The power of me: the citizen at the centre of a data-powered collaborative health economy
Many people do not feel in charge of their health and expect others to manage it for them when things go wrong. But more and more of us are starting to use our biologic, physiologic and behavioural data to understand what could help us lead healthier and happier lives. Wearables are becoming more sophisticated, like Apple Watch and soonFitbit’s smartwatch armed with biometric sensors that help people track their health using data, and such portals like Patients Know Best (PKB) allow patients to access their medical records online and share with their doctors.
These tools are accumulating an impressive user and evidence base showing that putting people in charge of their health works, and costs the NHS less too. Yet while we are generating vast amounts of data through our phones and wearables, it has helped to create fortunes for some of the most valuable and profitable companies in the world: Google, Apple, Facebookand Amazon. This has led to concerns about their excessive power, which surface occasionally in controversies like the ‘legally inappropriate use’ of NHS data in the Royal Free Hospital by Google DeepMind and how psychometric big data mined from Facebook pushed Britain into Brexit and Trump into America.
Very soon, however, this ‘data power’ is about to shift to the individual with a new EU directive, the General Data Protection Regulation (GDPR) coming into force in May 2018, that will legally oblige companies to ensure all personal data they hold is secure and private, and has been consented to BEORE any data is collected. Organisations found in non-compliance will face heavy fines: €20 million or 4 percent of global revenue per infraction. This could mean millions, or even billions of dollars in fines for large companies, and huge reputational damage too- yet only 30% of UK businesses are currently preparing for it (according to a report conducted by YouGov and commissioned by law firm Irwin Mitchell in May 2017).
Shouldn’t businesses be more attuned to what may happen when normal citizens begin to realise the value and power of their data? While incumbent businesses slumber, there is a growing number of start-ups emerging that realiseonce people get financially rewarded for their data they will take a greater interest in controlling it- start-ups like People.io, a European start-up that is giving people ownership of their data through a ‘firewall for people’; Meeco, a life management platform or ‘API of Me’; and Consentua a new consent management API and service, giving people choice and control over how their personal data is used.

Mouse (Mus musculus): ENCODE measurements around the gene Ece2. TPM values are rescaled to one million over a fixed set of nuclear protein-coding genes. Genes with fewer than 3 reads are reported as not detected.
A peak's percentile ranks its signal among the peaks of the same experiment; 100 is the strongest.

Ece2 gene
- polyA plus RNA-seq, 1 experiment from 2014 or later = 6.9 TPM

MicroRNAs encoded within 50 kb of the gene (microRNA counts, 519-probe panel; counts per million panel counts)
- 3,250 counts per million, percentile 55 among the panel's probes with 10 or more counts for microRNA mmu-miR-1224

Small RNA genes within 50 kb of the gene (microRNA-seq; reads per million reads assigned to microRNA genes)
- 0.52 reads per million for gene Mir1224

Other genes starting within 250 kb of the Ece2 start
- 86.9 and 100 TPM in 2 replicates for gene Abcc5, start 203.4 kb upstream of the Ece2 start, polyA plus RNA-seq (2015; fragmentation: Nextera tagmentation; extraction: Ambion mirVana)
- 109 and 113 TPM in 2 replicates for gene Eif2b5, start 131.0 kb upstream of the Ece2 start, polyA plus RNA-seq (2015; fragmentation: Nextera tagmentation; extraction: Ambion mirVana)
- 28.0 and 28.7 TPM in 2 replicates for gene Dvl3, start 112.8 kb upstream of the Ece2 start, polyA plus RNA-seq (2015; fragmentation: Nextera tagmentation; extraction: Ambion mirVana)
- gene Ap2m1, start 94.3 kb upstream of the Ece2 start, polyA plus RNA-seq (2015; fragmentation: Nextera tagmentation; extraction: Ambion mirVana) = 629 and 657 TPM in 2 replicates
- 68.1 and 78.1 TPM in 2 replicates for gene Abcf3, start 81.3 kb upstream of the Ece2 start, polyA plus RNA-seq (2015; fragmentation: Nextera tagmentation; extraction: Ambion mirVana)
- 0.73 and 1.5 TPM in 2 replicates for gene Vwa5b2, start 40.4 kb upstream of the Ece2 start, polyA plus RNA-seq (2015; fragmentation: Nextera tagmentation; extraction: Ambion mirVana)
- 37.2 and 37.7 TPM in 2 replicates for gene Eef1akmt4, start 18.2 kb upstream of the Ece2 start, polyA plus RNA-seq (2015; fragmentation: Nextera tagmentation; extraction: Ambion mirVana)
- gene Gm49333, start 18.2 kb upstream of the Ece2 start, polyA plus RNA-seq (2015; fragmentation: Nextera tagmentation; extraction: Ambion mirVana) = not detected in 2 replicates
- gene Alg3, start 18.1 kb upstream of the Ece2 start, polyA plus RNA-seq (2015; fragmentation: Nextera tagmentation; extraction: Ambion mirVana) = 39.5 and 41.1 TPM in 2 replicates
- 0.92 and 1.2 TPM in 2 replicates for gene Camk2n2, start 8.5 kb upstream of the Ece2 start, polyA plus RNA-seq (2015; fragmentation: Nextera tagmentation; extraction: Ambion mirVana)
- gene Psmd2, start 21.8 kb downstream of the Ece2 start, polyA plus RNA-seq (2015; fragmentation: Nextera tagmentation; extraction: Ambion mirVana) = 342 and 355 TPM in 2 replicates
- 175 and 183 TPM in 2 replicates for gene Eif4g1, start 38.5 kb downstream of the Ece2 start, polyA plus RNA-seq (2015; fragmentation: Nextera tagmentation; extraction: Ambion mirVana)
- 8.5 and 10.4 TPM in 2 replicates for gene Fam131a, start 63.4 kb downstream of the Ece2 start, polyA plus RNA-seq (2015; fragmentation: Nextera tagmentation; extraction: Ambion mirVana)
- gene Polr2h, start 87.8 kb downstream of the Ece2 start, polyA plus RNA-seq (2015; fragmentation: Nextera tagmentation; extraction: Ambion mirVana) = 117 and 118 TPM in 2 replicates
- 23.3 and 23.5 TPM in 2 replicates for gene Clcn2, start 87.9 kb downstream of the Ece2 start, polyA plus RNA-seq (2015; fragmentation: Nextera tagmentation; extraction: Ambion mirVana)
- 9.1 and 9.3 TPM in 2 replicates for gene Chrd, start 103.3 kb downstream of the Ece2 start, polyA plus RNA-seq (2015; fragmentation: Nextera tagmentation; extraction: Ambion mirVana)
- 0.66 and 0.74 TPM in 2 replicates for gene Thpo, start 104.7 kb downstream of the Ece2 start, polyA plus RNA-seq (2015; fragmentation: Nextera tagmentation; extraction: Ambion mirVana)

Last week saw the launch of the report, Unleashing the Potential of Health and Care Data, byFuture Care Capital, which sets out how the UK can become a global leader in harnessing the power of data and emergent technology to transform health and care outcomes. However, this utopian vision of a data-driven health economy depends on citizens taking control of their data and Government committing to safeguard their privacy through a commitment to world class data ethics.
Technological developments underway will help citizens control and exchange their data, especially blockchain technology. Blockchain is based on the concept of a distributed ledger database, which ensures trust, transparency and security of data in a way that many predict will completely disrupt the internet, change how we work and create a more equal society in years to come.
Whatever the grand predictions, blockchain has huge potential to ensure that it is not just companies but individuals who can get real value from their personal data. Blockchain allows people to decide who sees their medical records and puts them in control with what data they share with whom and what action they want to take- for example, sharing their genomic data with a doctor who can help them assess their risk of a particular condition. Because blockchain is so secure, people will become more comfortable with sharing their data across the healthcare ecosystem and this could also yield hugely important insight to improve health at a population level- and this in turn could drive more effective, preventative care. Citizens, as the gatekeepers of their own data, could be incentivised to share it with pharmaceutical companies and insurance firms who could then use the insight from this data to develop better drugs, more quickly, at lower cost and reward people for healthier lifestyles.
Estonia is leading the way in the blockchain revolution already. Its Patient Portal gives citizens access to medical documents, referral responses, prescriptions, and insurance information. Individuals can also use the Portal to declare their intentions regarding blood transfusions and organ donation. In 2015, over 80,000 medical certificates were forwarded electronically to its Road Administration Agency to facilitate driving licence renewals.
The effect on individual empowerment and on medical transparency is transformative and is shedding light on how a new collaborative health economy could unfold- where people are in control- enabling individuals and organisations to transact directly amongst each other, while reducing the power of gatekeepers and using data for wider societal good.
Tina Woods is a health contributor to D/SRUPTION Magazine where this article first appeared.